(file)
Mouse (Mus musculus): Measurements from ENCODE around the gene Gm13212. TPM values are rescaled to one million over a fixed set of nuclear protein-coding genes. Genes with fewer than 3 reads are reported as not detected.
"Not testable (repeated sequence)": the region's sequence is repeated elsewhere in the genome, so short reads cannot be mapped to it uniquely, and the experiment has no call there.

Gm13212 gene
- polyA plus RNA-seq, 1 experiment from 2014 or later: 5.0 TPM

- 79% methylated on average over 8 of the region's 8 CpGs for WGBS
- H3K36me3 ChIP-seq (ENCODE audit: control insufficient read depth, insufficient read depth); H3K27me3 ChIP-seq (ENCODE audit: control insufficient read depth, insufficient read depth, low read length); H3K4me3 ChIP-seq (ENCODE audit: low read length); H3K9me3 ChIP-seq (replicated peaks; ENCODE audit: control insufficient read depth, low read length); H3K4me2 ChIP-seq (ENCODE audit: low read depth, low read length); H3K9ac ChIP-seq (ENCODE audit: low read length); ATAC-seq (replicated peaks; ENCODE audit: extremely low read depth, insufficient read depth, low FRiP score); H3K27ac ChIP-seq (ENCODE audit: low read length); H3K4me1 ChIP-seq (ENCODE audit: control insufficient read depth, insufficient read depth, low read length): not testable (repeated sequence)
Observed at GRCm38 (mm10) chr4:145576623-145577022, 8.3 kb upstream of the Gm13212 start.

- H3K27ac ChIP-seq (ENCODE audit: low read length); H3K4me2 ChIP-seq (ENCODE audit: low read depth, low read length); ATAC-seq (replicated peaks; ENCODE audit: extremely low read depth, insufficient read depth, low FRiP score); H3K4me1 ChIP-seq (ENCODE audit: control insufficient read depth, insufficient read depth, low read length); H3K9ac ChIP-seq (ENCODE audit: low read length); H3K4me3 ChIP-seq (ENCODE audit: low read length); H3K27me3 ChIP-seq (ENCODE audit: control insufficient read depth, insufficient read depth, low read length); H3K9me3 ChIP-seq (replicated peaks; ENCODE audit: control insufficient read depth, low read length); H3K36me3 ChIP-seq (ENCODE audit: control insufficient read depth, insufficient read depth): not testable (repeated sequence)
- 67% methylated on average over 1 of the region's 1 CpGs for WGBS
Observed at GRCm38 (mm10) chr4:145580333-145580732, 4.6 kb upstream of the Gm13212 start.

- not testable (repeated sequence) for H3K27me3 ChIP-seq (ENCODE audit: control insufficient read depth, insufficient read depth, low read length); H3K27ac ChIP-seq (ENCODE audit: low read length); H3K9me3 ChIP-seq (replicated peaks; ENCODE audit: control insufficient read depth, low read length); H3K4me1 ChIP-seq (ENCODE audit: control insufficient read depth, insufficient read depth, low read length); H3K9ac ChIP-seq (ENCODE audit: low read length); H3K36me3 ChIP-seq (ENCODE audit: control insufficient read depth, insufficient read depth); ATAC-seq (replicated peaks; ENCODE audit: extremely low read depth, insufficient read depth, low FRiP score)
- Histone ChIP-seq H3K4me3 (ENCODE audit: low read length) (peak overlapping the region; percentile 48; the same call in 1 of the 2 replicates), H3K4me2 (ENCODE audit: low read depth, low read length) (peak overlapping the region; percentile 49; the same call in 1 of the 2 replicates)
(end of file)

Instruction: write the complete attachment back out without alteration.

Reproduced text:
Mouse (Mus musculus): Measurements from ENCODE around the gene Gm13212. TPM values are rescaled to one million over a fixed set of nuclear protein-coding genes. Genes with fewer than 3 reads are reported as not detected.
"Not testable (repeated sequence)": the region's sequence is repeated elsewhere in the genome, so short reads cannot be mapped to it uniquely, and the experiment has no call there.

Gm13212 gene
- polyA plus RNA-seq, 1 experiment from 2014 or later: 5.0 TPM

- 79% methylated on average over 8 of the region's 8 CpGs for WGBS
- H3K36me3 ChIP-seq (ENCODE audit: control insufficient read depth, insufficient read depth); H3K27me3 ChIP-seq (ENCODE audit: control insufficient read depth, insufficient read depth, low read length); H3K4me3 ChIP-seq (ENCODE audit: low read length); H3K9me3 ChIP-seq (replicated peaks; ENCODE audit: control insufficient read depth, low read length); H3K4me2 ChIP-seq (ENCODE audit: low read depth, low read length); H3K9ac ChIP-seq (ENCODE audit: low read length); ATAC-seq (replicated peaks; ENCODE audit: extremely low read depth, insufficient read depth, low FRiP score); H3K27ac ChIP-seq (ENCODE audit: low read length); H3K4me1 ChIP-seq (ENCODE audit: control insufficient read depth, insufficient read depth, low read length): not testable (repeated sequence)
Observed at GRCm38 (mm10) chr4:145576623-145577022, 8.3 kb upstream of the Gm13212 start.

- H3K27ac ChIP-seq (ENCODE audit: low read length); H3K4me2 ChIP-seq (ENCODE audit: low read depth, low read length); ATAC-seq (replicated peaks; ENCODE audit: extremely low read depth, insufficient read depth, low FRiP score); H3K4me1 ChIP-seq (ENCODE audit: control insufficient read depth, insufficient read depth, low read length); H3K9ac ChIP-seq (ENCODE audit: low read length); H3K4me3 ChIP-seq (ENCODE audit: low read length); H3K27me3 ChIP-seq (ENCODE audit: control insufficient read depth, insufficient read depth, low read length); H3K9me3 ChIP-seq (replicated peaks; ENCODE audit: control insufficient read depth, low read length); H3K36me3 ChIP-seq (ENCODE audit: control insufficient read depth, insufficient read depth): not testable (repeated sequence)
- 67% methylated on average over 1 of the region's 1 CpGs for WGBS
Observed at GRCm38 (mm10) chr4:145580333-145580732, 4.6 kb upstream of the Gm13212 start.

- not testable (repeated sequence) for H3K27me3 ChIP-seq (ENCODE audit: control insufficient read depth, insufficient read depth, low read length); H3K27ac ChIP-seq (ENCODE audit: low read length); H3K9me3 ChIP-seq (replicated peaks; ENCODE audit: control insufficient read depth, low read length); H3K4me1 ChIP-seq (ENCODE audit: control insufficient read depth, insufficient read depth, low read length); H3K9ac ChIP-seq (ENCODE audit: low read length); H3K36me3 ChIP-seq (ENCODE audit: control insufficient read depth, insufficient read depth); ATAC-seq (replicated peaks; ENCODE audit: extremely low read depth, insufficient read depth, low FRiP score)
- Histone ChIP-seq H3K4me3 (ENCODE audit: low read length) (peak overlapping the region; percentile 48; the same call in 1 of the 2 replicates), H3K4me2 (ENCODE audit: low read depth, low read length) (peak overlapping the region; percentile 49; the same call in 1 of the 2 replicates)